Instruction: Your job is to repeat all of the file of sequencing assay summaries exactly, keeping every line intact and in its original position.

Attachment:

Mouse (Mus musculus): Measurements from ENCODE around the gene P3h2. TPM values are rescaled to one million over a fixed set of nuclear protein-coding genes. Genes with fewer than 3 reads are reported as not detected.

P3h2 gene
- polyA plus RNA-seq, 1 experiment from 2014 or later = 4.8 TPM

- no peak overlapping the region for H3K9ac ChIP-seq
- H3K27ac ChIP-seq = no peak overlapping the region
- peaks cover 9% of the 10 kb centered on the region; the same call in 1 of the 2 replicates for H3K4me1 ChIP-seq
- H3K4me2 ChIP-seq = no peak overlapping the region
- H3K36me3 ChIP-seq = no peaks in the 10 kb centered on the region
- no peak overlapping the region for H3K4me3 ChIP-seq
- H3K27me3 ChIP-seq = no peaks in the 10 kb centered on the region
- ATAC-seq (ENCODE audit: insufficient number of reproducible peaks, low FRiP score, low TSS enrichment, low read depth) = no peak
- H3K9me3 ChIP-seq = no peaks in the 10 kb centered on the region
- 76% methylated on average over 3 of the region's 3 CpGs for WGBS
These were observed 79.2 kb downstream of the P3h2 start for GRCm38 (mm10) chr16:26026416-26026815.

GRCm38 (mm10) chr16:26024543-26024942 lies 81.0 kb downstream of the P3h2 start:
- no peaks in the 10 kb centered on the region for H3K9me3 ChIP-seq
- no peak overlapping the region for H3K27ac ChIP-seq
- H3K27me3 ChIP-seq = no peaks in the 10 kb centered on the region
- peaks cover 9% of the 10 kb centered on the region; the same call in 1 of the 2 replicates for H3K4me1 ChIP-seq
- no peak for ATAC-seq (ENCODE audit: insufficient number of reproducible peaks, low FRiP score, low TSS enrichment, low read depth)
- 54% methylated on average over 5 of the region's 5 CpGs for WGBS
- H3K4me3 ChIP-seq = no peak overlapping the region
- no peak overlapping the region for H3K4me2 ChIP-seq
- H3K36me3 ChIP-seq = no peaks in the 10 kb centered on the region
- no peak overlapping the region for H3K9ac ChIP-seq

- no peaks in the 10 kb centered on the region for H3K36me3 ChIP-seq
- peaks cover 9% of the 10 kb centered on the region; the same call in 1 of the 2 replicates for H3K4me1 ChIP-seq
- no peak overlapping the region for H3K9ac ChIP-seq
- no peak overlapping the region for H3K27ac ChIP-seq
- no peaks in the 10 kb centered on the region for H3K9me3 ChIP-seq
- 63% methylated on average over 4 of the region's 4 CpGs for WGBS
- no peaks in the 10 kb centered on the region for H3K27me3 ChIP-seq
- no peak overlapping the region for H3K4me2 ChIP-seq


Mouse (Mus musculus): Measurements from ENCODE around the gene P3h2. TPM values are rescaled to one million over a fixed set of nuclear protein-coding genes. Genes with fewer than 3 reads are reported as not detected.

P3h2 gene
- polyA plus RNA-seq, 1 experiment from 2014 or later = 4.8 TPM

- no peak overlapping the region for H3K9ac ChIP-seq
- H3K27ac ChIP-seq = no peak overlapping the region
- peaks cover 9% of the 10 kb centered on the region; the same call in 1 of the 2 replicates for H3K4me1 ChIP-seq
- H3K4me2 ChIP-seq = no peak overlapping the region
- H3K36me3 ChIP-seq = no peaks in the 10 kb centered on the region
- no peak overlapping the region for H3K4me3 ChIP-seq
- H3K27me3 ChIP-seq = no peaks in the 10 kb centered on the region
- ATAC-seq (ENCODE audit: insufficient number of reproducible peaks, low FRiP score, low TSS enrichment, low read depth) = no peak
- H3K9me3 ChIP-seq = no peaks in the 10 kb centered on the region
- 76% methylated on average over 3 of the region's 3 CpGs for WGBS
These were observed 79.2 kb downstream of the P3h2 start for GRCm38 (mm10) chr16:26026416-26026815.

GRCm38 (mm10) chr16:26024543-26024942 lies 81.0 kb downstream of the P3h2 start:
- no peaks in the 10 kb centered on the region for H3K9me3 ChIP-seq
- no peak overlapping the region for H3K27ac ChIP-seq
- H3K27me3 ChIP-seq = no peaks in the 10 kb centered on the region
- peaks cover 9% of the 10 kb centered on the region; the same call in 1 of the 2 replicates for H3K4me1 ChIP-seq
- no peak for ATAC-seq (ENCODE audit: insufficient number of reproducible peaks, low FRiP score, low TSS enrichment, low read depth)
- 54% methylated on average over 5 of the region's 5 CpGs for WGBS
- H3K4me3 ChIP-seq = no peak overlapping the region
- no peak overlapping the region for H3K4me2 ChIP-seq
- H3K36me3 ChIP-seq = no peaks in the 10 kb centered on the region
- no peak overlapping the region for H3K9ac ChIP-seq

- no peaks in the 10 kb centered on the region for H3K36me3 ChIP-seq
- peaks cover 9% of the 10 kb centered on the region; the same call in 1 of the 2 replicates for H3K4me1 ChIP-seq
- no peak overlapping the region for H3K9ac ChIP-seq
- no peak overlapping the region for H3K27ac ChIP-seq
- no peaks in the 10 kb centered on the region for H3K9me3 ChIP-seq
- 63% methylated on average over 4 of the region's 4 CpGs for WGBS
- no peaks in the 10 kb centered on the region for H3K27me3 ChIP-seq
- no peak overlapping the region for H3K4me2 ChIP-seq